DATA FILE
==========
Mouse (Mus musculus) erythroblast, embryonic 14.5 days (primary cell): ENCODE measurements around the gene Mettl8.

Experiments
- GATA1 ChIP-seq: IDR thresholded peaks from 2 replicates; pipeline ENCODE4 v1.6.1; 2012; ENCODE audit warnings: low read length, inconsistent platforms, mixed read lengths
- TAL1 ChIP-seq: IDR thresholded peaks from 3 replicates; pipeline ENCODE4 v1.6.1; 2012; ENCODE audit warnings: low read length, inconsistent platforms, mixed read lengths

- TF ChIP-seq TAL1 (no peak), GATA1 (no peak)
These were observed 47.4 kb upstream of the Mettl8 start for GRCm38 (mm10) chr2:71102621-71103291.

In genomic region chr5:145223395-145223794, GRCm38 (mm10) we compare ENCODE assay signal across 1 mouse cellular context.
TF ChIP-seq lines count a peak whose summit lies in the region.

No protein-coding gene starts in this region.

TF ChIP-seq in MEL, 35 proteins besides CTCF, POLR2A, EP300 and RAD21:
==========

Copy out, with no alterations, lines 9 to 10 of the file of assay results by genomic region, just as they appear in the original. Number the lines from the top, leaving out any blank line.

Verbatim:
No protein-coding gene starts in this region.

TF ChIP-seq in MEL, 35 proteins besides CTCF, POLR2A, EP300 and RAD21: